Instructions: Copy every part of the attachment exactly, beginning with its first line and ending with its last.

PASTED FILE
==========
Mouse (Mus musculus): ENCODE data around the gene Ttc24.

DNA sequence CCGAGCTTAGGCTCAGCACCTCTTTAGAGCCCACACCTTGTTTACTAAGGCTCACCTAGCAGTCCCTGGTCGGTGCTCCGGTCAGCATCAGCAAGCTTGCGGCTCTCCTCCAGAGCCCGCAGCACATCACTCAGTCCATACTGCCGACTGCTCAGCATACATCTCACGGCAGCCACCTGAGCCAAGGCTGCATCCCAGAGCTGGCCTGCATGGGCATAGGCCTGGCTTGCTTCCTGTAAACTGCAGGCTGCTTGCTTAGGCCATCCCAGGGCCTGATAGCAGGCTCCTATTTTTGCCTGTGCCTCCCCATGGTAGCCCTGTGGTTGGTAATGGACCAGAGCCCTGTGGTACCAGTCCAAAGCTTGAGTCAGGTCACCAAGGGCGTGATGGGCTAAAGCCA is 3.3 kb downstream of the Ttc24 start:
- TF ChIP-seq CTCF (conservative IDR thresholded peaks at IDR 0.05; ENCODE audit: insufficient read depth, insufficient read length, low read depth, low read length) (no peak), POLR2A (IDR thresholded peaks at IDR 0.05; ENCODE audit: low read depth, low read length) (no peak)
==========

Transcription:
Mouse (Mus musculus): ENCODE data around the gene Ttc24.

DNA sequence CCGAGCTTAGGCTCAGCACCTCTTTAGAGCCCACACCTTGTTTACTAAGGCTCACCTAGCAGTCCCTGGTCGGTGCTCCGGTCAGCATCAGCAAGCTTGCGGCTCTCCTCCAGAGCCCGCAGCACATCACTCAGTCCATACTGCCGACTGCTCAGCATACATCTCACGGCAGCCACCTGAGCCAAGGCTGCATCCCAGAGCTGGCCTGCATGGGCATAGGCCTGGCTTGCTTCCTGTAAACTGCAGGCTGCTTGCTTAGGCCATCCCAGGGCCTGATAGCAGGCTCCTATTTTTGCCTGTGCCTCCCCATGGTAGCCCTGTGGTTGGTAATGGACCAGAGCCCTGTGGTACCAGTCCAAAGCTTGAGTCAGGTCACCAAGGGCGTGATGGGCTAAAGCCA is 3.3 kb downstream of the Ttc24 start:
- TF ChIP-seq CTCF (conservative IDR thresholded peaks at IDR 0.05; ENCODE audit: insufficient read depth, insufficient read length, low read depth, low read length) (no peak), POLR2A (IDR thresholded peaks at IDR 0.05; ENCODE audit: low read depth, low read length) (no peak)